Part of the problem with etymology is that things tend to change.
'Duncan', for example is usually given as meaning 'brown soldier'.
I don't know Gaelic, but if brown is 'donn', that doesn't mean
it invalidates the meaning. When placed with another word, it's
pronunciation and even spelling can change, and over time this
can also happen. 'Dunkirk' could be either, assuming the name is
Celtic, which is probably true in this case. My point is that you can't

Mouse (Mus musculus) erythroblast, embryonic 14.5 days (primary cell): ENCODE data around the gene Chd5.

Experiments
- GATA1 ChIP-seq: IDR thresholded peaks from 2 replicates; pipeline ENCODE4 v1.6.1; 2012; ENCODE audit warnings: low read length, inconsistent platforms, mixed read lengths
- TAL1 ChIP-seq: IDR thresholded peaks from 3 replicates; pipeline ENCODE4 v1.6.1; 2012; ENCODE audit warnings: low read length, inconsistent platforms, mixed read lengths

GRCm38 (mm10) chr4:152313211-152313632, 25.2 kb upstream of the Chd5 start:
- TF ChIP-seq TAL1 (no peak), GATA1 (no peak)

always assume so. Just because 'kirk' means church in Scotland, for
example, does not mean that 'kirche' does not mean church in German.
They're related, of course. Folk etymologies also can really
add dirt to the quagmire, as well. I can't think of a good example
off the top of my head, but often people will take a word, which
may be from an entirely different language than their own, but make
sense of it through analogy to some word in their language. The
best bet for unravelling place-names is to look in reference books
specifically listing them. Somewhere there is a study of Celtic
placenames in Britain (well, that I've come across; I'm sure there
are more, but I can try to find the reference if anyone's interested.)
Elisabeth Eilir Rowan
[log in to unmask]